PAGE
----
You’ve heard the term ‘parameter sniffing’, but you’re always a little bit fuzzy on the details. Is this a bug in SQL Server? Could it be happening to you? Join Kendra in this free 30 minute video to learn the truth about this complex and often confusing feature in SQL Server.
Download demo scripts from the webcast here– the script contains commands that are only safe for test environments (not production): Parameter Sniffing Demo.sql.
On September 24, we published a blog post that we were looking for a new employee. We didn’t advertise on any job listing sites (even though there are some really good ones out there). We tweeted about it a few times, but most of our publicity was that single post. We received more than 70 applications for the job by email. We were truly impressed by the applicant pool– multiple well known international speakers and Microsoft Certified Masters applied for the job.
When I talk to hiring managers, I hear that it’s hard to find good SQL Server pros for a job these days. How did we attract such cool people?
The secret to getting employees that don’t suck: Write a job advertisement that doesn’t suck.
1. Explain what YOU will do for the employee
Most job ads are written as a list of demands of the employee. You MUST have experience with X. You really ought to know about Y and Z. Good luck if you can’t recite eight decimals of PI.
We explained what the job would be like for the employee. We clearly listed a couple of requirements that employees must have. But we also devoted lots of time to describing what we will do for the employee. This means you must describe not only standard benefits, like time off, but also explain:
- Training you’ll offer employees
- Other opportunities they’ll have to learn
- Whether or not flexible time/ working from home is available
- If you pay for certification attempts or job growth
- Times the employee doesn’t have to be on-call, and support processes that keep them from being randomized
Don’t make the common mistake of assuming people will think the job is awesome. Smart, talented, experienced people won’t just assume that at all– they’ll look for all the hidden signs that the job isn’t awesome. Show them what you’ll do for them!
2. Ask what you really want to know– and don’t ask for a resume
Are you hiring someone to write resumes as part of their job? If so ask for a resume. If not, why bother? Resumes tell you very little about an applicant. If you must have one as part of your HR requirements, you can get it later in the process.
In your job ad, ask for what you really want instead of a resume. Brent, Jeremiah and I worked together to figure out what basic things we could ask that would indicate whether the candidate would thrive in this job over time. We whittled down the list as much as possible to keep it simple. We asked for two things:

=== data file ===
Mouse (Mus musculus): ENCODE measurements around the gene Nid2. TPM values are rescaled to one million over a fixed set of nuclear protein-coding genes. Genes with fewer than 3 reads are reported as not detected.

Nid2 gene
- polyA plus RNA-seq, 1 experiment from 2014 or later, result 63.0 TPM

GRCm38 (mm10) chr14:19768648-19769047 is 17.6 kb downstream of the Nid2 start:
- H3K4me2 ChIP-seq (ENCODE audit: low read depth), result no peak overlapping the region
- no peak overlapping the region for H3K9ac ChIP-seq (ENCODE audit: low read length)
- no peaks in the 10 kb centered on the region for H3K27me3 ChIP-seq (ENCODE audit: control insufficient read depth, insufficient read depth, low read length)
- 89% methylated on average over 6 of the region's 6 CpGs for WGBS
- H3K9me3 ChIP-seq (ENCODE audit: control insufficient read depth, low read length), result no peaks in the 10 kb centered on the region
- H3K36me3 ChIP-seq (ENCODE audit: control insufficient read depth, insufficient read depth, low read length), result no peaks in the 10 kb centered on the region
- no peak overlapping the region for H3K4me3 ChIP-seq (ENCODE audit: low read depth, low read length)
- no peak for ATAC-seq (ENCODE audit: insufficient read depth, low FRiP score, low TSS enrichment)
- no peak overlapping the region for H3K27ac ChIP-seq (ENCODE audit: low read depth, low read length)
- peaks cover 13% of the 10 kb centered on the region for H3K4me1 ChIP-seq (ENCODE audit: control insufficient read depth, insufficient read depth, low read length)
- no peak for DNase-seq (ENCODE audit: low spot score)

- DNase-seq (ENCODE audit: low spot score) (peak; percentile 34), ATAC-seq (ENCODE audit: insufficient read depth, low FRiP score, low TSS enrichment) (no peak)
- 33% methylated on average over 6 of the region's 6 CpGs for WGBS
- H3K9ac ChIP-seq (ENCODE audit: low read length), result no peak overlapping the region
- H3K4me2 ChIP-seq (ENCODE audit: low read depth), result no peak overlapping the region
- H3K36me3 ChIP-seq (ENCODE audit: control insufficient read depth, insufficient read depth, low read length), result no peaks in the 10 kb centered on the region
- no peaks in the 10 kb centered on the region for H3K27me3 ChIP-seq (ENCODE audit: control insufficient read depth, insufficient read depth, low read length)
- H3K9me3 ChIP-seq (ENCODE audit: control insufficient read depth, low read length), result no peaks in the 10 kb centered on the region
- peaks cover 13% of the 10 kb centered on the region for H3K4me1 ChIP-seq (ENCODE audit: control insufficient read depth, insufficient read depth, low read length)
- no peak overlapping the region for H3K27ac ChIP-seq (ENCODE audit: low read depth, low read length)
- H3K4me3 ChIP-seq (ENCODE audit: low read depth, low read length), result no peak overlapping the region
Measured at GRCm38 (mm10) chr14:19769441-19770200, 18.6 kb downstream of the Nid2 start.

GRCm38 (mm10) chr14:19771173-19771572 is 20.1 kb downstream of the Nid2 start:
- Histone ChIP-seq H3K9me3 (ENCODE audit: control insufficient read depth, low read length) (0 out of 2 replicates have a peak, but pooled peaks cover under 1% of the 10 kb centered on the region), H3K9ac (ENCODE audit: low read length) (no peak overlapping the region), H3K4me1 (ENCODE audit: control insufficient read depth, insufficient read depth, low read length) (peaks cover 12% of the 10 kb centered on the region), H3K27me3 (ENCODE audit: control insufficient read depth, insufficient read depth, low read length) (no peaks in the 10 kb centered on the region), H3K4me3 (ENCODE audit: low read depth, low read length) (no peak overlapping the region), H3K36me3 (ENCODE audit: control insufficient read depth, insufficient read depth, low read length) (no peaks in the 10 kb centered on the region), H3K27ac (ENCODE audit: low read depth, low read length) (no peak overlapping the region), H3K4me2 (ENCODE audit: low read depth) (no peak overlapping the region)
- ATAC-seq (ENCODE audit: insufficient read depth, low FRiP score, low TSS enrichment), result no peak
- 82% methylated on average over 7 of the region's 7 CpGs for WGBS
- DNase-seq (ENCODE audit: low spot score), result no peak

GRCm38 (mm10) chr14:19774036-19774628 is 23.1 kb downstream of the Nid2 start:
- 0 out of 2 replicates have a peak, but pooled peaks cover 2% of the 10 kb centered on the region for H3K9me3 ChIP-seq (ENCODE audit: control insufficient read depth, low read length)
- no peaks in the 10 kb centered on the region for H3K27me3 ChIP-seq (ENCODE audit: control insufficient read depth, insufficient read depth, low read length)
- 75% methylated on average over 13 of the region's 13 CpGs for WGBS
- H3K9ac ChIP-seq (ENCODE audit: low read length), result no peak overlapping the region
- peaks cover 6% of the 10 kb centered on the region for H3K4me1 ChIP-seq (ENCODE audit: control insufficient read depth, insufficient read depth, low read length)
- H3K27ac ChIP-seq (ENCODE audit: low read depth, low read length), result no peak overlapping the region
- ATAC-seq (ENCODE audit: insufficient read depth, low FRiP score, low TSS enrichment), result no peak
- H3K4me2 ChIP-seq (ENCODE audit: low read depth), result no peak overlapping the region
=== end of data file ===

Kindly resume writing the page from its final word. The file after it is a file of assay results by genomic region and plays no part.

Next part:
- Recent speaking experience
- A description of how the applicant has contributed to a technial community.
And that’s it. That’s all we wanted.
Asking for something out of the ordinary helps you understand your applicants. You can see how they think in answer your questions, rather than receiving a resume prepared for general consumption (and possibly crafted by a resume writing pro). You also save time by evaluating applicants against your specific criteria early, rather than having to hash that out later in phone interviews.
3. Have a personality. Ideally, your own personality.
We wrote our ad in the style of a “Missed Connection.” We like to play around with writing, and we like to have fun. We took the time to write our ad in a style that represents us honestly. If you’re not dry, boring, and corporate, don’t fill your ad entirely with bullet points and corporate-speak.
Understand that smart talented applicants see your ad as a description of who you are. If you like to have fun at work and want to attract fun people, show it!
How’d we know this stuff?
We’re naturally creative and charming (and modest). We followed our own experience, and it worked. But we also like data. Specifically, we like the data and conclusions drawn from the folks over at Stack Exchange on How to Write a Great Developer Job Listing.
You think locking and blocking may be slowing down your application, but you’re not sure how much of a problem it’s causing. Learn how to find lock waits, decode what they mean, and identify which tables and queries are involved in your worst blocking problems.
Want to use the tools mentioned in the webcast? Get tools, scripts, and more articles on locking here.
You’re a Database Administrator who gets the job done day in and day out– but you’re worried that maybe your skills aren’t quite up to par. How do you know if you’ve fallen behind? Join Kendra in this free webcast for a simple test to learn if your DBA knives are as sharp as they need to be.
Looking for the resources from the talk? Head on over to http://BrentOzar.com/go/dbaupgrade
This question came up in the pre-show chat for our weekly webcast: when you rebuild a nonclustered index offline, does it impact only the nonclustered index? Or does it impact the entire table?
Showing is more fun than telling! Let’s take a look.
First I restore AdventureWorks to slow storage
Sometimes slower storage is handy. To demo any questions like this, I like to restore a copy of AdventureWorks2012 onto a handy external Seagate drive. I love having SSDs in my workstation, but when it comes to wanting to test out things like blocking on a reasonably small amount of data, it pays to have some poky storage around.
Now I run a super slow nonclustered index rebuild
Once AdventureWorks is restored, I set up an offline index rebuild in one session window— and to make it take longer I set up my index rebuild command in a BAD way. I set fillfactor to 1 percent, which means SQL Server is going to explode this table and leave 99% of each page empty.